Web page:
Fall Instructional League 2015 - Recap

Every year in mid-September, once the minor-league seasons have ended, a brief supplemental season for the youngest / newest minor league players, including many from the Dominican or Venezuelan leagues, head to Arizona (and Florida) for the Fall Instructional League, or “Instructs” as they’re called. For 3 weeks, the 50+ farmhands who were invited to attend, work on particular aspects of their game in a relaxed “teaching” environment, while also playing games to put what they’ve learned into practice.

Generally speaking, the activities take place on the backfields in the early part of the day. Players report with the sunrise, coaches arrive when it’s still dark. Drills and skill-building takes place while it’s still relatively cool. Except this year – with record heat…but never mind that.

Each team schedules a Camp or Work day at least once a week. Games are scheduled Mon through Friday at 12:30pm and on Saturdays at 10:00am. On a team’s last game of the session, game time is 9:00am. Sundays are a league-wide OFF day, just as it is in the Arizona Fall League.

That being said, given their informal structure, anything may be changed at any time as long as the two teams agree. Most of us learn that the hard way. Then again, this isn’t a league that wants spectators, either. It exists to help the players with more personalized attention and instruction one last time before heading home until the spring.

Instructional League games are the standard nine innings…usually. Sometimes 10 if a pitcher needs to throw. Some additional differences from regular season games include:

  • Most pitchers will throw usually 2 innings, often only 1, rarely 3 or more.
  • A batter may come to the plate every inning, which is quite common with rehabbing major league players with their team in playoff contention – they get the at-bats needed.
  • “Roll it!” is bellowed from the dugout, bringing the inning to a close. Usually when it looks like the 3rd out isn’t as close as expected.
  • Stats and scores are not documented or even kept.

The White Sox played their first Instructional League game on September 22nd and their last on Saturday October 10th. The next day, players headed home with an off-season plan and a solid season under their belt.

I attended a handful of games and saw members of the AZL Championship team, as well as several rookies (and a few other youngsters) who spent the season in Great Falls and/or Kannapolis, and several stateside debuts of new international signees, as well. Oh…and I saw a first round pick. Again. {Spoiler alert: he’s good.}

I was fortunate to talk with White Sox Director of Player Development Nick Capra – one of the nicest, most helpful front office executives there is. We talked about various names on the roster, I asked for some insight, his opinion, and he obliged.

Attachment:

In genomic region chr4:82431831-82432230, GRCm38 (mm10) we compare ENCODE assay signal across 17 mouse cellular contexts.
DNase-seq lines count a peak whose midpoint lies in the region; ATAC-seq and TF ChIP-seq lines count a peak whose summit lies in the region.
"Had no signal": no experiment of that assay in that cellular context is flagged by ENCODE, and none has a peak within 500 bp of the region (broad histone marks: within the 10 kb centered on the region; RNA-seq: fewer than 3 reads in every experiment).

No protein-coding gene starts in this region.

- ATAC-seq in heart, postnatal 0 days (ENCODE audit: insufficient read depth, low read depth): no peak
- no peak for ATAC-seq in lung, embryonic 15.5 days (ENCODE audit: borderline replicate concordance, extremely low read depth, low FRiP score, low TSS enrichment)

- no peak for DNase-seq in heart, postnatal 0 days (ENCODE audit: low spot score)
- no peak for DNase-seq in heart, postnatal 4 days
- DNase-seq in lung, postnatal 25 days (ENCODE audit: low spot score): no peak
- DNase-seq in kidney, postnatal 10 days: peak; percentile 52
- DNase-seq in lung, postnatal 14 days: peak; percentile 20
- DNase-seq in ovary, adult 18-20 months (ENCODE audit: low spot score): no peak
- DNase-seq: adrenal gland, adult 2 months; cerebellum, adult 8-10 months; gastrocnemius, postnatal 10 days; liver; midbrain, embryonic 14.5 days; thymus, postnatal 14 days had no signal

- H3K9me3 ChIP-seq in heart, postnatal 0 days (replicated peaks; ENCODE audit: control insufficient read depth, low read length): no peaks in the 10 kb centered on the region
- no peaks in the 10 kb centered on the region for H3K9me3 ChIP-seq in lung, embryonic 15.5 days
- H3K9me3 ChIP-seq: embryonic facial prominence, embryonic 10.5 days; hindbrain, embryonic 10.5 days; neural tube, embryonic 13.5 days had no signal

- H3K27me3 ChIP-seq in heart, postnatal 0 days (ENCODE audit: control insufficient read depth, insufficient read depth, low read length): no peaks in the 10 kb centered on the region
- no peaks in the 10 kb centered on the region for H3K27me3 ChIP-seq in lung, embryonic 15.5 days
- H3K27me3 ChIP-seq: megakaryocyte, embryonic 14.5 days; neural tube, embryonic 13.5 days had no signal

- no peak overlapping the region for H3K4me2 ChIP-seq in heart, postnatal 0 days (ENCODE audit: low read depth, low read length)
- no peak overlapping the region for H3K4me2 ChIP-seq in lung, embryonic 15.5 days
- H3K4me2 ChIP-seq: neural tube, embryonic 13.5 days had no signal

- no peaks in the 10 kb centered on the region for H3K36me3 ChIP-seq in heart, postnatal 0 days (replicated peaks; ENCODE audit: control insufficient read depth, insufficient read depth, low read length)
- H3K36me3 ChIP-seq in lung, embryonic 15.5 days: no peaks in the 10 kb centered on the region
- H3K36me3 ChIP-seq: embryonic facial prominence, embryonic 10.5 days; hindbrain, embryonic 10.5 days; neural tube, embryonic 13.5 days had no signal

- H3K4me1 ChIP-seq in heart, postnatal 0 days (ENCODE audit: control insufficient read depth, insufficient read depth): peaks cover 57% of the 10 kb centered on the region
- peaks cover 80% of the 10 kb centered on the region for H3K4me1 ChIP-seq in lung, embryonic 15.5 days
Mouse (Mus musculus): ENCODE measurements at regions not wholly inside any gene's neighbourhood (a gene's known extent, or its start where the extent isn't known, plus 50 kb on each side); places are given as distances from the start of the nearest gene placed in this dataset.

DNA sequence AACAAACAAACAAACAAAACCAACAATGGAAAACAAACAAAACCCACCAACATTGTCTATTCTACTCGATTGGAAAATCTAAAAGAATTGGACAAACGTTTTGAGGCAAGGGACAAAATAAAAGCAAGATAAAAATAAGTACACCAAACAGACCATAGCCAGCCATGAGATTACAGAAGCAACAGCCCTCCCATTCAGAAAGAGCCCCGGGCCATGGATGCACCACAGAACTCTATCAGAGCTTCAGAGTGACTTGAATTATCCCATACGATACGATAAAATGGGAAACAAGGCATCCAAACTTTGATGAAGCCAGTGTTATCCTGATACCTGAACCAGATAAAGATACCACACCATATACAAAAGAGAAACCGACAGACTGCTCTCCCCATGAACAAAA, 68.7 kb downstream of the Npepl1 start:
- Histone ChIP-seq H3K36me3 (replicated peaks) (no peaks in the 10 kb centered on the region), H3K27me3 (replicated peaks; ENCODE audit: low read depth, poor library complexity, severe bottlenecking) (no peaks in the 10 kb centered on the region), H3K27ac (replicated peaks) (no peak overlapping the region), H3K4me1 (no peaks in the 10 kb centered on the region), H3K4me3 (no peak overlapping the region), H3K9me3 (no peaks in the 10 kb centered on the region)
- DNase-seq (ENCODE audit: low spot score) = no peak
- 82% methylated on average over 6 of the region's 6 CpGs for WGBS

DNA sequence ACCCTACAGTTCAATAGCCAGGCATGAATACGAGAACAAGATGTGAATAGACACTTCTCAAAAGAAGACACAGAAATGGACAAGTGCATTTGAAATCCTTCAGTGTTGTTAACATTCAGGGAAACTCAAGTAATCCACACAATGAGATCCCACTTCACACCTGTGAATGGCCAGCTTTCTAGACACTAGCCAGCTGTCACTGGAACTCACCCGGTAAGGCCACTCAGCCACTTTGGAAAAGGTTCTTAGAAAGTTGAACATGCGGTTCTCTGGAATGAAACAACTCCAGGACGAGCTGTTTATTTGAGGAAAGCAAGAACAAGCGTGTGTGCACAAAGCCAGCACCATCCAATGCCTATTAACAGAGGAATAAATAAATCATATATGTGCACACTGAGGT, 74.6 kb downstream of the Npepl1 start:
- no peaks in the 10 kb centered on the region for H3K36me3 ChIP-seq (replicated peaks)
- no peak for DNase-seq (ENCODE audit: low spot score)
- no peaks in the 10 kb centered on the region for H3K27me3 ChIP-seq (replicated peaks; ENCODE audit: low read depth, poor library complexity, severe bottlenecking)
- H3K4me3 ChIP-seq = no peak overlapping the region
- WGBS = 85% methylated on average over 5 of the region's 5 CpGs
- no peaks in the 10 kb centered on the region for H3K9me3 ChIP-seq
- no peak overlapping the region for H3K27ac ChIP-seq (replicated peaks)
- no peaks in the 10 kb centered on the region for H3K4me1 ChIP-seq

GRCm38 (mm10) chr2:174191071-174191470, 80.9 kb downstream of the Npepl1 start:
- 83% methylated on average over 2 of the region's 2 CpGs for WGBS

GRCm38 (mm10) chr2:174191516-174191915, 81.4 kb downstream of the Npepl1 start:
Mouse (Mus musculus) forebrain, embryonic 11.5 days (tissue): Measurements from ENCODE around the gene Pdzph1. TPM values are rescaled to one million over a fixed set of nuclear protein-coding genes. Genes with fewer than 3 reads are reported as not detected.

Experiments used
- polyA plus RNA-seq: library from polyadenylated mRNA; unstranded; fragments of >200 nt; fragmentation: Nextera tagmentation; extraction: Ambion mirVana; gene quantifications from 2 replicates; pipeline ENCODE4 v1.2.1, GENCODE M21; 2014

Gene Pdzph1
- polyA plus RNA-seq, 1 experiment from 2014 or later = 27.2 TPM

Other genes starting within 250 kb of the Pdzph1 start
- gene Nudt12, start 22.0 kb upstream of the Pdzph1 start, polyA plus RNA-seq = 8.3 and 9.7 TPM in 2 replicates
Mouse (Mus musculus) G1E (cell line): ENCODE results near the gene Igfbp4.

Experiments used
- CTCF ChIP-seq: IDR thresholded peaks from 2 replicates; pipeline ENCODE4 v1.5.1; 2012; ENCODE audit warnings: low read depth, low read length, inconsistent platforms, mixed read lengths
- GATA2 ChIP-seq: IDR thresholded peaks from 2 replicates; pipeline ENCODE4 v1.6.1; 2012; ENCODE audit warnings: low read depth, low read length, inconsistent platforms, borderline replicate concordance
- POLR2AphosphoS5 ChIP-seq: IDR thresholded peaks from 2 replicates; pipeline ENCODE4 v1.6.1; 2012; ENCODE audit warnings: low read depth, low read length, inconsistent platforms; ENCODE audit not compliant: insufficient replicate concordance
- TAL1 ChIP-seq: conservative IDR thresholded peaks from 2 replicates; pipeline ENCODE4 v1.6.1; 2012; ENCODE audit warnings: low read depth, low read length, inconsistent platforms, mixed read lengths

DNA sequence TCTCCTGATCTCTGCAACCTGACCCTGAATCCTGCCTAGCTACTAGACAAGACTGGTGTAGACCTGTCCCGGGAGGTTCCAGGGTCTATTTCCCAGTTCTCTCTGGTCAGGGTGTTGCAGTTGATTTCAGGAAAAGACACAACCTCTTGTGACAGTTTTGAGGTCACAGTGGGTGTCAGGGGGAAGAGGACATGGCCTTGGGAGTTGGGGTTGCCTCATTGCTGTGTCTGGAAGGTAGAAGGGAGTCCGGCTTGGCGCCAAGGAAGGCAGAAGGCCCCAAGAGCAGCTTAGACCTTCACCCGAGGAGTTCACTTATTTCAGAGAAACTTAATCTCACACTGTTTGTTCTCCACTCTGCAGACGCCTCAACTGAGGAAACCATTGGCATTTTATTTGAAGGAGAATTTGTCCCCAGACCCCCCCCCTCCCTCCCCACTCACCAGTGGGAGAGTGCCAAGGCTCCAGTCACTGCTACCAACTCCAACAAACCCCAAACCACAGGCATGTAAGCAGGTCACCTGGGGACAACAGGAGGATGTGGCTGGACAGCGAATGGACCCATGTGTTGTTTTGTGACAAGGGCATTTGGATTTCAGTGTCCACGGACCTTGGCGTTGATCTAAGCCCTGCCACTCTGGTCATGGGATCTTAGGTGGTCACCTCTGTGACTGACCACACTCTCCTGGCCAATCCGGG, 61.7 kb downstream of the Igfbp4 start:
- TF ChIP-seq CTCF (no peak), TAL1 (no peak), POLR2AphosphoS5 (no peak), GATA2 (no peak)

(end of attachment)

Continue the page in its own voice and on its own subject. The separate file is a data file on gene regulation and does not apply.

First and foremost: there is in his view a prototypical position player in the White Sox farm system: The Grinder. One who leaves it all out on the field and at the plate. He hustles, doesn’t focus on individual an role; does concentrate on being a team player. His uniform is clean before first pitch, but after that, chances are slim it stays that way. Each player on this roster, to a man, fits the description.

And, as Capra adds: “They play the game the right way.”

I knew this about the players on the AZL Championship team. I loved watching that team play – loved it! Hustle, diving, fearless grinders; on the field and on the basepaths.

At the plate: Bunt for a single? Sure. Sacrifice? Ok. Whatever is needed. That’s the attitude I saw from Jake Fincher, Danny Mendick, Bradley Strong, Tyler Sullivan, Corey Zangari and Seby Zavala throughout the summer, as well. As expected, the group that led the Arizona League in almost offensive category, performed well during Instructs.

The standouts to me, during Instructs include:

Zangari’s offensive power is a given, but his defensive skills, which were the focus of his instructed efforts, really are underrated.

Great Falls’ –  Frank Califano, Grant Massey, Antonio Rodriguez, and Casey Schroeder. Cut from the Grinder mold.

Califano’s defensive skills as an outfielder are swoon-worthy; attention-getting, awesome.  Massey’s skills at the plate and on the basepaths made me interrupt a conversation with another team’s scouting director, so I could pay complete attention.

Rodriguez (“A-Rod”) is listed at 6’4”, 190 lbs and it must be old information – he is more solid than that. The 20 year old, with decent speed and a good arm, will grow into his tall frame.